The Trump administration has dropped one of the meatiest portions of its plan to reduce drug prices.
The Department of Health and Human Services said it will no longer pursue a rule that would have prohibited the payment of certain rebates on drugs in Medicare Part D and Medicaid plans.
The idea was to target the middlemen, pharmacy benefit managers, whose negotiations with drugmakers and insurers influence the costs consumers pay for drugs.
The hope was the rule would have effectively pressured drugmakers to give discounts to consumers instead of middlemen, HHS secretary Alex Azar said in remarks to the media in February. "Passing discounts directly on to the patient will move us toward a real market for drugs," said Azar. "We're going to fundamentally rewire how we pay for drugs in this system."
Right now, if you're a Medicare Part D beneficiary, and you need to pick up a drug that has a $120 list price, you might have to pay that full price, even if the middleman that negotiates on behalf of your insurer only pays a net price of $100 for it, after rebates. The idea of this proposal was that the consumer would only have to pay the discounted price.
When the rule was first announced, drugmakers supported the idea, and some drug pricing experts said it could be an effective move. "This is a huge potential change, transformative," Dr. Walid Gellad, director of the Center for Pharmaceutical Policy and Prescribing at the University of Pittsburgh told NPR.
But some critics were concerned that the move wouldn't address drugs' list prices that are the starting point for negotiations.
Also, there was a worry that the elimination of rebates could ultimately cost seniors more, in higher premiums on their Medicare plans. The nonpartisan Congressional Budget Office in May determined the plan would cost the federal government $177 billion over nine years, largely from increases in the government's share in the cost of premiums.
In a briefing with reporters Thursday, Azar said the administration scrapped the plan after getting feedback from the public and stakeholders. "At the end of the day, while we support the concept of getting rid of rebates, while we appreciate and are passionate about the problems and the distortions in the system caused by this opaque rebate system, we're not going to put seniors at risk of their premiums going up."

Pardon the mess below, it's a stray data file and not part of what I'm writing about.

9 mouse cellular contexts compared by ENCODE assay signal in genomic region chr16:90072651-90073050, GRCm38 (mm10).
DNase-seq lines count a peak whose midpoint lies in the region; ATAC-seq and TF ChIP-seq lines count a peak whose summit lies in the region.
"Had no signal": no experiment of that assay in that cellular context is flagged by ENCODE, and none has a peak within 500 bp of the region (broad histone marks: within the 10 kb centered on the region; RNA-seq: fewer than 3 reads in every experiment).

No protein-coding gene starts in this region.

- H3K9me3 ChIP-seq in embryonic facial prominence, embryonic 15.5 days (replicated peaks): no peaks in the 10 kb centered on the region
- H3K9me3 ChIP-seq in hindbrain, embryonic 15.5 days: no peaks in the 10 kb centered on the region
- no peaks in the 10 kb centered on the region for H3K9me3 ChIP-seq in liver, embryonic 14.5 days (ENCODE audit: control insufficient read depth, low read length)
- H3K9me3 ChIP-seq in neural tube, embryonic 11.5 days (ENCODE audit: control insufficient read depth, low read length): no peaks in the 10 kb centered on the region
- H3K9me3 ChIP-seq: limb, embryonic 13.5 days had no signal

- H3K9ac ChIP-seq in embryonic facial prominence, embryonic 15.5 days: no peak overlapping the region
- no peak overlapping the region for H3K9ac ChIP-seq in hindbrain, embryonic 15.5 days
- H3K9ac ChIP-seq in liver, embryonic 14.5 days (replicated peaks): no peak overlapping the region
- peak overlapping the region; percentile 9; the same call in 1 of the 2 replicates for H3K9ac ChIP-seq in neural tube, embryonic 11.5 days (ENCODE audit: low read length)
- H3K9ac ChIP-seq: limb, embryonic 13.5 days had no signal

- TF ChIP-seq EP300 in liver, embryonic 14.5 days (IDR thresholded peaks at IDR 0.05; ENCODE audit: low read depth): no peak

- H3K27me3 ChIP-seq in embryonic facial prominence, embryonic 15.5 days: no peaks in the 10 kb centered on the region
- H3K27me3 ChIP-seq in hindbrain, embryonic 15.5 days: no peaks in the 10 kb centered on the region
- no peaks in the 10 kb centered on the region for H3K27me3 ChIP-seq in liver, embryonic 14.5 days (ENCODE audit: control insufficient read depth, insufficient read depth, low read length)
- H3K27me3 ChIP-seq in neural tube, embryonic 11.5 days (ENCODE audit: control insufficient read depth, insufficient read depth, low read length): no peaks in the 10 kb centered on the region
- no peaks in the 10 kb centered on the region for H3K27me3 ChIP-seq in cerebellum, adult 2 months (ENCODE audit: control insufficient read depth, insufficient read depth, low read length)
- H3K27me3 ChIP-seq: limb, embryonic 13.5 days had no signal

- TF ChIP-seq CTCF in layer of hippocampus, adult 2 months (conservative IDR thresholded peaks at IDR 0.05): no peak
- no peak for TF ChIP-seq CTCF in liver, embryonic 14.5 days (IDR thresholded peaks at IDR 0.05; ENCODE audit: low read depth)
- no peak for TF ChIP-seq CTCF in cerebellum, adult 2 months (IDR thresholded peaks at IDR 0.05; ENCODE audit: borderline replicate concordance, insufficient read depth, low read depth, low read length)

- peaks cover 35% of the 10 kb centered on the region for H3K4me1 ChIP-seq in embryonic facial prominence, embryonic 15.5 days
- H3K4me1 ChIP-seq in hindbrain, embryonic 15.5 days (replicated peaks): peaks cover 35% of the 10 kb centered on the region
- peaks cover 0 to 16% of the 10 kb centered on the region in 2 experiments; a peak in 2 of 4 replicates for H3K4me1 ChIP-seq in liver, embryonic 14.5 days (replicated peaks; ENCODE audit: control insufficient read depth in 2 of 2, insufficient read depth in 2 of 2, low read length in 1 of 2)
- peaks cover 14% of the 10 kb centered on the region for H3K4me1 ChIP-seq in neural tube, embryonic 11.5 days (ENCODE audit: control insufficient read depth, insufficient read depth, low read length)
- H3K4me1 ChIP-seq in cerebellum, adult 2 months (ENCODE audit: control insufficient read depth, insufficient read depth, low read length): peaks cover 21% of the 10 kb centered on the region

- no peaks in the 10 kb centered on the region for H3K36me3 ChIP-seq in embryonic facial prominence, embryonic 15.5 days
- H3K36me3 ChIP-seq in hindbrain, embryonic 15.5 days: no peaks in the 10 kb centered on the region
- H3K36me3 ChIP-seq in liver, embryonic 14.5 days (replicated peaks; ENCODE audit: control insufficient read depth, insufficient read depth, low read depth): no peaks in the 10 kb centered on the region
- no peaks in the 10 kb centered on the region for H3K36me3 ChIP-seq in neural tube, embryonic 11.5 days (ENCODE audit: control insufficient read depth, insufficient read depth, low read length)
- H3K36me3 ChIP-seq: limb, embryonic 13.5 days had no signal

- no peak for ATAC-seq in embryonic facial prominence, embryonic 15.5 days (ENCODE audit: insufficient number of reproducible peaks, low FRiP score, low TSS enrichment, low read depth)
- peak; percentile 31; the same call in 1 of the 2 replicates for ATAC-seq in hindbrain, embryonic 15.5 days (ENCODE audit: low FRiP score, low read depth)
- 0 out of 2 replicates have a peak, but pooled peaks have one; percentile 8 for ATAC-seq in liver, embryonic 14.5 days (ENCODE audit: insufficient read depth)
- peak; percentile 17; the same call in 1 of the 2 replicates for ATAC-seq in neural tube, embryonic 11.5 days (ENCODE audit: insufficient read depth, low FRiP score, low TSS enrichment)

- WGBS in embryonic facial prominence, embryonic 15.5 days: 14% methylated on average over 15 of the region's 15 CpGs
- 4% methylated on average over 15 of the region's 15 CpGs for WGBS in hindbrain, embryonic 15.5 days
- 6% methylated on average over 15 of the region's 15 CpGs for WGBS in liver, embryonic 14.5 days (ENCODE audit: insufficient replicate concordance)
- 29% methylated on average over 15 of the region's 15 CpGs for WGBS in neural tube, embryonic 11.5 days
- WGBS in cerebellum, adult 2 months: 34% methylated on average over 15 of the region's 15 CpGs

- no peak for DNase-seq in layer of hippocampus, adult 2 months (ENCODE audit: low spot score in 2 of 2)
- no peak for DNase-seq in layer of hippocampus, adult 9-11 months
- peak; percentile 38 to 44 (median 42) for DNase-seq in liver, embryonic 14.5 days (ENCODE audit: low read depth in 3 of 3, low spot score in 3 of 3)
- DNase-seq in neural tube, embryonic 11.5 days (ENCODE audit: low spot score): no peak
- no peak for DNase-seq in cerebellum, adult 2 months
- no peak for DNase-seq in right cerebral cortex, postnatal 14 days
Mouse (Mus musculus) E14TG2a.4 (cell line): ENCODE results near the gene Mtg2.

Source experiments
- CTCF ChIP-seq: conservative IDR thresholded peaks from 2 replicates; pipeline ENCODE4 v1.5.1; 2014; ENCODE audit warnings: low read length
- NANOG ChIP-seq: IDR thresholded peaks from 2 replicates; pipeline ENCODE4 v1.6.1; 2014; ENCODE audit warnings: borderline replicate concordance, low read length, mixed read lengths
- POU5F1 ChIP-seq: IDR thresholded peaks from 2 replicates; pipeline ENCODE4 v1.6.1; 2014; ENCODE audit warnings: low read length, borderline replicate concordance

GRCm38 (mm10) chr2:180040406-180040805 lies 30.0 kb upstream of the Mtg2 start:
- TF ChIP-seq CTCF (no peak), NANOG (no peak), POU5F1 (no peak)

"Congress perhaps might even take this up — they have more tools than we do," Azar said. "They can actually look more holistically at changes to the system that could also mitigate or protect seniors from bearing any impact of change. I don't have those tools; they might have those tools."
A senior Trump administration official, who spoke on background during a separate briefing Thursday, echoed those sentiments, saying their primary focus is to support a legislative deal to lower drug prices and that there was concern this change would disrupt those efforts.
Drugmakers were in favor of trying to bring consumer prices down by targeting middlemen. The drug industry trade group PhRMA called the rollback of the plan "a blow to seniors who could have paid less for their medicines at the pharmacy counter."
"Of all the policies proposed in Washington right now, this was the only proposal that would provide immediate savings at the pharmacy counter, instead of only saving the government or insurance companies money," said Holly Campbell, PhRMA's deputy vice president of public affairs in a statement.
Other stakeholders cheered the administration's reversal of the proposed rule, including groups representing private insurers, public sector health plans and pharmacy benefit managers. They pointed to the prices set by drugmakers as a better focus for efforts to reduce drug costs.
"Any solution should start with addressing drug prices," T.J. Crawford, a spokesman for CVS Health, which operates a large pharmacy benefit manager, wrote to NPR.
Matt Eyles, president and CEO of America's Health Insurance Plans, said in a statement: "As we all know, drug prices and price increases are set and controlled solely by drugmakers. They alone could decide to reduce prices – and can do so today."
The rebate reversal is the second defeat for the administration on drug pricing in a week, coming just days after a court struck down another pillar of its drug pricing plans, a proposed regulation to require that drug companies disclose prices in ads.
Azar says the administration hasn't given up on lowering drug prices. But Congress will have to play a bigger role. "We have many other things that we're doing in drug pricing," he says. "We are working on a bipartisan basis with Congress on drug pricing legislation."
The White House official who briefed reporters Thursday said people in the administration don't plan to "twiddle our thumbs" while the legislative process plays out, and are working on a number of plans.
President Trump hinted at one idea last week — a "most favored nation" clause that would tie American drug prices to what other countries pay. The administration has not released any details about how that would work or when it would roll out.